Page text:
Relm Wireless Corporation

B-298715: Dec 4, 2006

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Relm Wireless Corporation protests the decision of U.S. Army Communications-Electronics Command (CECOM) to issue a solicitation contemplating the award of a task order under a multiple-award, indefinite-delivery/indefinite-quantity (ID/IQ) task order contract to obtain commercial Land Mobile Radio (LMR) equipment for tactical, intra-squad communications. Relm maintains that this tactical radio is outside the scope of the ID/IQ contracts.

We deny the protest.

B-298715, Relm Wireless Corporation, December 4, 2006

Decision

Matter of: Relm Wireless Corporation

File: B-298715

Date: December 4, 2006

William L. Walsh, Jr., Esq., J. Scott Hommer, III, Esq., Peter A. Riesen, Esq., and Keir X. Bancroft, Esq., Venable LLP, for the protester.

Brian E. Toland, Esq., Department of the Army, for the agency.

Katherine I. Riback, Esq., and James A. Spangenberg, Esq., Office of the General Counsel, GAO, participated in the preparation of the decision.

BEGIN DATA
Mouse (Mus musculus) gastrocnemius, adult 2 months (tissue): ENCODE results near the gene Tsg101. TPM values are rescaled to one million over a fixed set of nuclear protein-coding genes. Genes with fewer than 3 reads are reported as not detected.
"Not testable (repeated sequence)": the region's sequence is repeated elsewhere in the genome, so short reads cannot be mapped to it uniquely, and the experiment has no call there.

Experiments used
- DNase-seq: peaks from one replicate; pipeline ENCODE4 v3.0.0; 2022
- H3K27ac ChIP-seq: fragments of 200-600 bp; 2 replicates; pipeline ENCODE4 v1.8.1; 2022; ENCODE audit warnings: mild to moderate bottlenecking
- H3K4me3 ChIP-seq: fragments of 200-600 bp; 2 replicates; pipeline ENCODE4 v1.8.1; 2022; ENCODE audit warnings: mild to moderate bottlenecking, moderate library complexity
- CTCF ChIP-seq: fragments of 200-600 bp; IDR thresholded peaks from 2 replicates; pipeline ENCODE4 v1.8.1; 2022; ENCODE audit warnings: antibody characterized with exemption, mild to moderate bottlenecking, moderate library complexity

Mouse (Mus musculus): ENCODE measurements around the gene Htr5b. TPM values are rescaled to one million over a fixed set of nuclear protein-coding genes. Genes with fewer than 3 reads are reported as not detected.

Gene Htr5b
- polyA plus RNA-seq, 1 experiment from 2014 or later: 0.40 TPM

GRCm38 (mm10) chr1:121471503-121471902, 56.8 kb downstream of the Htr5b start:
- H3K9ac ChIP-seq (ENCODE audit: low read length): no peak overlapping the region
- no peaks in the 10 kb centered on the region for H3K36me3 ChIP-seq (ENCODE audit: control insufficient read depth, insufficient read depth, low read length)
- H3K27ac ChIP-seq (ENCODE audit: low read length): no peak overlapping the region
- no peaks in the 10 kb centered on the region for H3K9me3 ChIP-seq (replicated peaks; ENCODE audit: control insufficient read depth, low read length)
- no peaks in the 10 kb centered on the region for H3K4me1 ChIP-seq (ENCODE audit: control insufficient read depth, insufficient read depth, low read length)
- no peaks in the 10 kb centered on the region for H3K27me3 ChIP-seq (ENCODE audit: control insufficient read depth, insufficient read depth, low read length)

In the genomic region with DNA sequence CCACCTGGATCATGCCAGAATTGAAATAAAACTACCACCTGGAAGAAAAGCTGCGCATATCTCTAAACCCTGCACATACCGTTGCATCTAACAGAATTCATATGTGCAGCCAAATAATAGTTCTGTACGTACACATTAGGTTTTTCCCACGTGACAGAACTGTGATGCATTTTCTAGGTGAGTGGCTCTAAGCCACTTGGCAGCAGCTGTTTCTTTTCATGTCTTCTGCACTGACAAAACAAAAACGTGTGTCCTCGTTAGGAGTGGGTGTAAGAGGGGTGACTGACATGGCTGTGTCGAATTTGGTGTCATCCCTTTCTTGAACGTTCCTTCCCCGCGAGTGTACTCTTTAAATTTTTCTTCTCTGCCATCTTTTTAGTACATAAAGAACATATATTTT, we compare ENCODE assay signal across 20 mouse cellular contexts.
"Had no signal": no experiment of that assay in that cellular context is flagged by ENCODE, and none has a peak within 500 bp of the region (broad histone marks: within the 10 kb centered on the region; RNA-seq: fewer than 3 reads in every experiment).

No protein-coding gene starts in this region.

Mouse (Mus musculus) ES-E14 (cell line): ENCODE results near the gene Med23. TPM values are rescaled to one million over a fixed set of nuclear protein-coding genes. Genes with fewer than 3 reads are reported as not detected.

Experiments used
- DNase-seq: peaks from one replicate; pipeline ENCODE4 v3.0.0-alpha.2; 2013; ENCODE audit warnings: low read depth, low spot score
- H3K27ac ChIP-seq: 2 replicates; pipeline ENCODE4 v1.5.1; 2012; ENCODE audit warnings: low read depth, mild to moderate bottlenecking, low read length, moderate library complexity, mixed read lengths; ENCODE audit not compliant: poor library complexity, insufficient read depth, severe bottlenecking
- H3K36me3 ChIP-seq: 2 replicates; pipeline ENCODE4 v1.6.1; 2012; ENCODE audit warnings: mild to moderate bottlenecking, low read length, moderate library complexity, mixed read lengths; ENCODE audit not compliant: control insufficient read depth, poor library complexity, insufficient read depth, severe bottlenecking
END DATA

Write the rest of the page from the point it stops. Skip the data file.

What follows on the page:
DIGEST

Protest that agency improperly obtained products outside scope of multiple-award indefinite-delivery/indefinite-quantity contracts is denied where the product was reasonably encompassed by the contracts at issue.

DECISION

Relm Wireless Corporation protests the decision of U.S. Army Communications-Electronics Command (CECOM) to issue a solicitation contemplating the award of a task order under a multiple-award, indefinite-delivery/indefinite-quantity (ID/IQ) task order contract to obtain commercial Land Mobile Radio (LMR) equipment for tactical, intra-squad communications. Relm maintains that this tactical radio is outside the scope of the ID/IQ contracts.

We deny the protest.